Sunday, September 16, 2012

Government figures show the true fiscal problem...

By Dr. Mark J. Perry, University of Michigan
Reprinted from “Carpe Diem”

Our long-term fiscal problems won’t be fixed until we address what might be our nation’s most serious fiscal-related problem: we’re increasingly becoming a European-style “entitlement nation,” with “payments to individuals” increasing both in absolute dollar amounts and as a share of total federal spending, while at the same time the share of Americans who face a zero or negative federal income tax liability is above 40 percent and rising.  In other words, a declining share of American taxpayers is being forced to finance the rising cost of the federal government, which is increasingly being spent on payments to individuals.

In 1952, less than one out of every six dollars spent by the federal government represented payments to individuals.  By 2010 payments to individuals had increased so dramatically over time that roughly two out of every three dollars (66.1 percent) spent by the federal government in that year were payments to individuals for programs like Social Security, Medicare and Medicaid, public assistance, food and housing assistance, and unemployment assistance.  Last year, payments to individuals as a share of federal spending decreased slightly to 65 percent, and that category was more than three times larger than the share of 2011 federal spending on defense (20.1 percent), and more than ten times larger than the share spent by the federal government on interest payments for the national debt (6.4 percent).  The OMB estimates that payments to individuals will exceed 68 percent of federal spending in 2014, 2015 and 2016, before falling slightly to 67.5 percent in 2017 when payments to individuals will exceed $3 trillion for the first time.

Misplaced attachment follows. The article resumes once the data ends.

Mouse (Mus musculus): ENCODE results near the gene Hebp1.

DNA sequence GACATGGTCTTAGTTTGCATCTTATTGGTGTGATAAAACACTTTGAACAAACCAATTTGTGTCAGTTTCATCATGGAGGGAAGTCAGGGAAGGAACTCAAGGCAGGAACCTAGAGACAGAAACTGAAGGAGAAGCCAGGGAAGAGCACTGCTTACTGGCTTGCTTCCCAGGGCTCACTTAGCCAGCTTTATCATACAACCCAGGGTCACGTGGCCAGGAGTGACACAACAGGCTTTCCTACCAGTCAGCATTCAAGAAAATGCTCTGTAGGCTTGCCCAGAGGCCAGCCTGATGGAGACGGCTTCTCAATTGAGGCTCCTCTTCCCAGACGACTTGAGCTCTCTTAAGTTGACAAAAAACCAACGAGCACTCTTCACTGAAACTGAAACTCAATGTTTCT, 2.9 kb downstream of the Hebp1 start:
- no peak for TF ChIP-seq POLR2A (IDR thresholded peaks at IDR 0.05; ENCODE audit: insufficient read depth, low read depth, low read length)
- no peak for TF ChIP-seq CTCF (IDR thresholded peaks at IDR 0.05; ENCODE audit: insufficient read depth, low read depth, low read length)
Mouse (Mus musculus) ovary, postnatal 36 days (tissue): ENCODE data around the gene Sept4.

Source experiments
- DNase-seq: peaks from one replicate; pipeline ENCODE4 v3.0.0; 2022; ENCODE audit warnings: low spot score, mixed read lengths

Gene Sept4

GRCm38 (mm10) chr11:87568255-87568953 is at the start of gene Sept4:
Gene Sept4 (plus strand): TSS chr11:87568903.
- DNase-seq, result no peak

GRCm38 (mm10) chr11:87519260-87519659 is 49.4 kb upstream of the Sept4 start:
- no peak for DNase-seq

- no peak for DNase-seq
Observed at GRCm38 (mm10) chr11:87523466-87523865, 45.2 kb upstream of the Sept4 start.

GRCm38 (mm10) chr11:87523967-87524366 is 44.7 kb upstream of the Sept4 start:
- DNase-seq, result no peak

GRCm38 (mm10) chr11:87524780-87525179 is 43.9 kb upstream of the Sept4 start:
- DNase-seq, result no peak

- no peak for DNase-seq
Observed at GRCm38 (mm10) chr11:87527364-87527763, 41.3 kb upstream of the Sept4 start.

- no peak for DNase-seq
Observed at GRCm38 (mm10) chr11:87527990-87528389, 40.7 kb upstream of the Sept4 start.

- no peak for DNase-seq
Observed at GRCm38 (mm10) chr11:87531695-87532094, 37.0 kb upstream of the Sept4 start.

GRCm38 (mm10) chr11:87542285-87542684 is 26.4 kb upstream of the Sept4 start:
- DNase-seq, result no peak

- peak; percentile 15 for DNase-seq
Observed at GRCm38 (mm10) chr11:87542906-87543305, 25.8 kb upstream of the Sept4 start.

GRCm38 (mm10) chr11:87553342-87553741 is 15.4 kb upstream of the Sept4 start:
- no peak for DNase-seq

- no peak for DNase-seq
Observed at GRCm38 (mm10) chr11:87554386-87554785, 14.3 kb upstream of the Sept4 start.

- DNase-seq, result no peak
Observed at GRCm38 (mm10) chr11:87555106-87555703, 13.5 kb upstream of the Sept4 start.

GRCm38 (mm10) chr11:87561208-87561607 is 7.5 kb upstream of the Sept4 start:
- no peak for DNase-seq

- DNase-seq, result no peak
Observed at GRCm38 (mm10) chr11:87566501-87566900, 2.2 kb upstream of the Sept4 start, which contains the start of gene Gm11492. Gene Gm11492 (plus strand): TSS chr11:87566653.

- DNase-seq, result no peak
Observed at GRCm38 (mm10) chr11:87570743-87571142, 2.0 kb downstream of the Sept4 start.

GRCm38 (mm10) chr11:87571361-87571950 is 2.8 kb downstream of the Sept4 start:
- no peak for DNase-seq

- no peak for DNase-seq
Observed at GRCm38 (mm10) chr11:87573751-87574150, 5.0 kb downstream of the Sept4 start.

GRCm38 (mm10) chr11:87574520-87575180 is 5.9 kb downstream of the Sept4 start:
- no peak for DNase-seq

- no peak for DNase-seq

At the same time that payments to individual Americans consume an increasing share of federal spending, the burden of taxes to finance federal spending is falling on a shrinking group of American taxpayers.  According to a recent study by The Tax Foundation, 41 percent of federal income tax filers in 2010 had a zero or negative federal income tax liability after taking deductions and credits, which was a slight decrease from the previous year when 41.7 percent of tax filers had no tax liability (see bottom chart above).  In both years, the number of nonpaying tax filers exceeded 58 million.  After fluctuating in a range between roughly 20 and 25 percent for the fifty year period from 1950 to 2000, the percent of Americans filing tax returns but paying no federal income taxes has increased sharply over the last decade to record-setting levels above 40 percent in the two most recent years.

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